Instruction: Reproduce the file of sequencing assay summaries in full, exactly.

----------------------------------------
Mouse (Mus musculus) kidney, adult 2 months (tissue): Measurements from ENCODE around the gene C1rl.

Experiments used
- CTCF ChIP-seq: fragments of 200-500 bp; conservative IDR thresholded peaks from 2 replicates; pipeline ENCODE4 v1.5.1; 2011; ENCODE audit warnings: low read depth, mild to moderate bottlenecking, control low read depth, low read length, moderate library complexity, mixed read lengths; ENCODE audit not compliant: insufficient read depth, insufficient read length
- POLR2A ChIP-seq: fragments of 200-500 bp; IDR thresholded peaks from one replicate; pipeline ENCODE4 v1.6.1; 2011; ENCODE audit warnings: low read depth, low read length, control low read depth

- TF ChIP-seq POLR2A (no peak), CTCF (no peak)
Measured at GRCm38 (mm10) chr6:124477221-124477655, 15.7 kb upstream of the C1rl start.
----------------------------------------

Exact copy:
Mouse (Mus musculus) kidney, adult 2 months (tissue): Measurements from ENCODE around the gene C1rl.

Experiments used
- CTCF ChIP-seq: fragments of 200-500 bp; conservative IDR thresholded peaks from 2 replicates; pipeline ENCODE4 v1.5.1; 2011; ENCODE audit warnings: low read depth, mild to moderate bottlenecking, control low read depth, low read length, moderate library complexity, mixed read lengths; ENCODE audit not compliant: insufficient read depth, insufficient read length
- POLR2A ChIP-seq: fragments of 200-500 bp; IDR thresholded peaks from one replicate; pipeline ENCODE4 v1.6.1; 2011; ENCODE audit warnings: low read depth, low read length, control low read depth

- TF ChIP-seq POLR2A (no peak), CTCF (no peak)
Measured at GRCm38 (mm10) chr6:124477221-124477655, 15.7 kb upstream of the C1rl start.